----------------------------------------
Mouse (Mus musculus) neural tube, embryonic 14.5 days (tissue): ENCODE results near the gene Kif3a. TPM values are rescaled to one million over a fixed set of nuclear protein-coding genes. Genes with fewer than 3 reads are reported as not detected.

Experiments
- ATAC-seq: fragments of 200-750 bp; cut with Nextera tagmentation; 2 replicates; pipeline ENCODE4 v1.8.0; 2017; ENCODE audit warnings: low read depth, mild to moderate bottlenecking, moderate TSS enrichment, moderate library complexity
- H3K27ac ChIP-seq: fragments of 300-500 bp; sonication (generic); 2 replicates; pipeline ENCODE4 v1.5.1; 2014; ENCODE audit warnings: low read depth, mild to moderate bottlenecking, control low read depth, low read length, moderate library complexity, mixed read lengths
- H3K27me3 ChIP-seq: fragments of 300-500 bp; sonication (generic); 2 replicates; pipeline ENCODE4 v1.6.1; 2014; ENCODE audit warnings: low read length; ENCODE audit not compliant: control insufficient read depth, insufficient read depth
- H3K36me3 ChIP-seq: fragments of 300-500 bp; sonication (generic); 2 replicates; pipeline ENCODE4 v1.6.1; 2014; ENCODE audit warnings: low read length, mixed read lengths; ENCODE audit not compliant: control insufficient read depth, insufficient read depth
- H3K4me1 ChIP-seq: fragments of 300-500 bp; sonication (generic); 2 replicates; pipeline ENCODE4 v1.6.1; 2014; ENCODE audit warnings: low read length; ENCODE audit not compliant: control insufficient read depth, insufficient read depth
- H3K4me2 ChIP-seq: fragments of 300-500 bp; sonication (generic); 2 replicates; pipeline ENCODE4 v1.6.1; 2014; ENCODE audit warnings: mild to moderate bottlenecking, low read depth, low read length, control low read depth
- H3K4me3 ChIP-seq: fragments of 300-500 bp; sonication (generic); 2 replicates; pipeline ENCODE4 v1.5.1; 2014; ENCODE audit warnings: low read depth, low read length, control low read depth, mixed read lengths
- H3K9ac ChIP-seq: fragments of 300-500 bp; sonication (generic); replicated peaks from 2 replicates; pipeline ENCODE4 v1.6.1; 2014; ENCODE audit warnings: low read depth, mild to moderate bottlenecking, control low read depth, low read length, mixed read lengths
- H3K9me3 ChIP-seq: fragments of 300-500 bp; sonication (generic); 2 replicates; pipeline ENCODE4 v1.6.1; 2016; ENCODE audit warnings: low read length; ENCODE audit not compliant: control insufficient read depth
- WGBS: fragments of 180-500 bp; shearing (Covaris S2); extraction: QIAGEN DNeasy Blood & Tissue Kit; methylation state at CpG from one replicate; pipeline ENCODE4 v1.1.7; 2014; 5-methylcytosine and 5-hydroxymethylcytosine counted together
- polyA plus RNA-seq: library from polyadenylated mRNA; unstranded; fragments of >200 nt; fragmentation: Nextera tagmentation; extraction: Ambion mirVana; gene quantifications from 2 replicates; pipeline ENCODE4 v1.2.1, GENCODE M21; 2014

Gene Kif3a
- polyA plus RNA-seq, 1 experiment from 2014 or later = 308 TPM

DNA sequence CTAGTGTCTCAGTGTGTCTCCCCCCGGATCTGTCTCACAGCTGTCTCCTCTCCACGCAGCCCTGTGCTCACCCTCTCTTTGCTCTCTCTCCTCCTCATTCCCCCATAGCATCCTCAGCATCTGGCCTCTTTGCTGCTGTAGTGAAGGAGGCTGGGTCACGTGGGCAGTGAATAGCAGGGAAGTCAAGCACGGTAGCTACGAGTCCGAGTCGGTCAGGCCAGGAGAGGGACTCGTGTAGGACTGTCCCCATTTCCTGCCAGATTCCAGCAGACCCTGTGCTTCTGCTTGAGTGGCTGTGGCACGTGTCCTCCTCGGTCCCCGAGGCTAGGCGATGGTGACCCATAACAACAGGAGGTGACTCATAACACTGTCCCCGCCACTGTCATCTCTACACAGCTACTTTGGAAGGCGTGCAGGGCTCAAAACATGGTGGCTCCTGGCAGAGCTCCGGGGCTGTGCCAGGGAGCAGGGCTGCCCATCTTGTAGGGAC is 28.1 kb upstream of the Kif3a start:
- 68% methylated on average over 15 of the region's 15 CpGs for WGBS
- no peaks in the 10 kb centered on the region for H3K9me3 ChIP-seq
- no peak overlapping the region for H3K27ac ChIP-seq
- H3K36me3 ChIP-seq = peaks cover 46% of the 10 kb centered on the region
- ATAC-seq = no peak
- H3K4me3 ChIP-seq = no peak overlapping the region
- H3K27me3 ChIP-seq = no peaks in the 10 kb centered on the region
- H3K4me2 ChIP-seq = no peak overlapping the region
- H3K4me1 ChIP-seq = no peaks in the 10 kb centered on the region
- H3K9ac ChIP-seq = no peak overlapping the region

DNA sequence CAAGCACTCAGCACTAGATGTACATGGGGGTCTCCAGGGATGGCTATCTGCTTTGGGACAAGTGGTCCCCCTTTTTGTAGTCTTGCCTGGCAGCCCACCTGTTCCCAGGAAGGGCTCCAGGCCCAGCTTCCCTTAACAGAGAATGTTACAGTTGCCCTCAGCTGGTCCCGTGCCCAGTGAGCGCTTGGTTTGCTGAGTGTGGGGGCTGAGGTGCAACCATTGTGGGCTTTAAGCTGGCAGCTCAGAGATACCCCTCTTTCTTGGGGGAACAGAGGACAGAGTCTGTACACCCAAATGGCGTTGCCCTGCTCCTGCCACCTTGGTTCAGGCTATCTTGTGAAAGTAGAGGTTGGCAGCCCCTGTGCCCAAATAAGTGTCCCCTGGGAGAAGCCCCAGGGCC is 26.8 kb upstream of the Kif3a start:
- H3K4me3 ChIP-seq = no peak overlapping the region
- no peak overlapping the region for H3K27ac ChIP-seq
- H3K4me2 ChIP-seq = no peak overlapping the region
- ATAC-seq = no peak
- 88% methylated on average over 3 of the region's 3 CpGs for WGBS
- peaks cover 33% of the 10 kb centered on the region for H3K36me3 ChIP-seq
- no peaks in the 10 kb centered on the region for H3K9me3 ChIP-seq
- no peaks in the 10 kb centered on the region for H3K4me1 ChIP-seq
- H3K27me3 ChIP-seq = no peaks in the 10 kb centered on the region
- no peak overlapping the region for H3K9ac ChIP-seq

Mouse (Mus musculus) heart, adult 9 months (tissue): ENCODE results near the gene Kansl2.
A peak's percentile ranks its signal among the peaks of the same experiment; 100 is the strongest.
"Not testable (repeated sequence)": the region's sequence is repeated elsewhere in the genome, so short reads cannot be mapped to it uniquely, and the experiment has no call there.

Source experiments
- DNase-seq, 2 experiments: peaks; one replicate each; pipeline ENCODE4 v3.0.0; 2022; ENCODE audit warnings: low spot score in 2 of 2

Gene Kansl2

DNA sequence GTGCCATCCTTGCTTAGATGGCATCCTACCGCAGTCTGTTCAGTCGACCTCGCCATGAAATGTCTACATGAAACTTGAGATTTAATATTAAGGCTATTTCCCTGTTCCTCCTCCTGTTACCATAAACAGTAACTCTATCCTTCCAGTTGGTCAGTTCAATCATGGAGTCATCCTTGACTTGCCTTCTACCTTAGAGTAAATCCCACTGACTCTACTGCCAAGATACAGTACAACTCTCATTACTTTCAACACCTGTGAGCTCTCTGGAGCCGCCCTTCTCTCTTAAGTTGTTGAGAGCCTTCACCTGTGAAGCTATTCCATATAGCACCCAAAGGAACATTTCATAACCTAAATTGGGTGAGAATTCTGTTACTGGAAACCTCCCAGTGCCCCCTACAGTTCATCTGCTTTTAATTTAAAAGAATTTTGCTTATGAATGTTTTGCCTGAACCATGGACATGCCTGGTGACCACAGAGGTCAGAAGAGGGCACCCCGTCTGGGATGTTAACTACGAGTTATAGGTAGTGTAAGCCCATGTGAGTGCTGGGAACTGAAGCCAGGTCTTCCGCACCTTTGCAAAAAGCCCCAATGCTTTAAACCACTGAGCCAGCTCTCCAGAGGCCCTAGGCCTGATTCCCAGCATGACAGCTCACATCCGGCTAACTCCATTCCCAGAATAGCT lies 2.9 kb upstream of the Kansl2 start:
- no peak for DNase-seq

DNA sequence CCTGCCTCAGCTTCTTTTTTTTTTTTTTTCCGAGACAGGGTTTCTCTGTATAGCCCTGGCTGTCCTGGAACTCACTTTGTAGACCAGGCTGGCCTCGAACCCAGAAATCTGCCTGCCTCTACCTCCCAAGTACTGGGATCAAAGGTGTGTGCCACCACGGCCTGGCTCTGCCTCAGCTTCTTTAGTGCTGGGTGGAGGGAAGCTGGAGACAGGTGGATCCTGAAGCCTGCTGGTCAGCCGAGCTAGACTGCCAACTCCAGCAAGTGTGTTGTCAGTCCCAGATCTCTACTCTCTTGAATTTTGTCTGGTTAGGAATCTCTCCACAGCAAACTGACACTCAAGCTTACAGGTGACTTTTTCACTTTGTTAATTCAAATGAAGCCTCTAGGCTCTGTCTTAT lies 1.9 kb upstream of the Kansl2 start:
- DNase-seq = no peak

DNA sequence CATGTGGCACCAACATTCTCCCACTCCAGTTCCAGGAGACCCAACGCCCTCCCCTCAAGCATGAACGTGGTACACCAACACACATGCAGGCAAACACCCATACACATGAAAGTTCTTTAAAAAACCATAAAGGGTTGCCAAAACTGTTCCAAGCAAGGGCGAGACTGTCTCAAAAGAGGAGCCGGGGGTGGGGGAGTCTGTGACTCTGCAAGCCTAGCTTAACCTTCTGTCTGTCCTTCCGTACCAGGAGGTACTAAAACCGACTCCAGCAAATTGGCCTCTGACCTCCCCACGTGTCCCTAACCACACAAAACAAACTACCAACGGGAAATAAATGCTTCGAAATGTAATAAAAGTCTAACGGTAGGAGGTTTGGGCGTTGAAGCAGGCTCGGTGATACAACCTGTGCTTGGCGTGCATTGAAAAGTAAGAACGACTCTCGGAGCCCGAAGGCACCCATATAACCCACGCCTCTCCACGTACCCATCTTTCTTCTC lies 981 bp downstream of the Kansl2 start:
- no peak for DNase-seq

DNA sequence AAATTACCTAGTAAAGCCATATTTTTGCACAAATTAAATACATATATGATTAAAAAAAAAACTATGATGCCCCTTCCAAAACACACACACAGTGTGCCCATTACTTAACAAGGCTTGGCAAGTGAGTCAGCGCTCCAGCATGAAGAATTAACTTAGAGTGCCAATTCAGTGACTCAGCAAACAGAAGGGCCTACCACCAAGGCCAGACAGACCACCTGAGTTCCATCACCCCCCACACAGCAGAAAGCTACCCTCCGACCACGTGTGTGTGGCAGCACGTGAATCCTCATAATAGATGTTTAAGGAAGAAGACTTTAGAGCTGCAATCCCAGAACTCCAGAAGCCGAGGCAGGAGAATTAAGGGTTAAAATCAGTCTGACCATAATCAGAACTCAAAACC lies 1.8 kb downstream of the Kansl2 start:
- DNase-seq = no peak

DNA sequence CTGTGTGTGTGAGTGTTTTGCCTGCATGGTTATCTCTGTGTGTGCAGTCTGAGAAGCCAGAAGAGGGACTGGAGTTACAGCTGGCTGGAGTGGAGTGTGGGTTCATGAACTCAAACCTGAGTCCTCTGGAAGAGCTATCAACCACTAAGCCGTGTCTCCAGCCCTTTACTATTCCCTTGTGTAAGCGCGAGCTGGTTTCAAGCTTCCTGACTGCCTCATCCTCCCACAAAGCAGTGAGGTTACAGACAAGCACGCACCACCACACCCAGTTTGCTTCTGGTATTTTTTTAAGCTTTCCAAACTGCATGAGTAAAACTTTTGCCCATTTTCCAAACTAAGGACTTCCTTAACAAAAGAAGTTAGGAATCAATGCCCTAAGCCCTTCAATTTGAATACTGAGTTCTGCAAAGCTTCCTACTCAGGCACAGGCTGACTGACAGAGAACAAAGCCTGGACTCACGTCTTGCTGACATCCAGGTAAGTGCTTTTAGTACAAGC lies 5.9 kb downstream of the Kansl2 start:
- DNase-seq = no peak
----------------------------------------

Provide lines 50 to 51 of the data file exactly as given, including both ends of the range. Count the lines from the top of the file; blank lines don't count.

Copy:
DNA sequence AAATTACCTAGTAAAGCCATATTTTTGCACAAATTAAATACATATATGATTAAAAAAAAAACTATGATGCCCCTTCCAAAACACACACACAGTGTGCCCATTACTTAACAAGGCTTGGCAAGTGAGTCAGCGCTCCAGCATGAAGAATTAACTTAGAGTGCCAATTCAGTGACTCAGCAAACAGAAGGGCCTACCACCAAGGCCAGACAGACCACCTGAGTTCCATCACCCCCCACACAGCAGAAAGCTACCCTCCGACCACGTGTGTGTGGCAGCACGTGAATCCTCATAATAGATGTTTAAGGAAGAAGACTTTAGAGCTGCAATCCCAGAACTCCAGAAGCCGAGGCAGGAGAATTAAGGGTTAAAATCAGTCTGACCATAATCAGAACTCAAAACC lies 1.8 kb downstream of the Kansl2 start:
- DNase-seq = no peak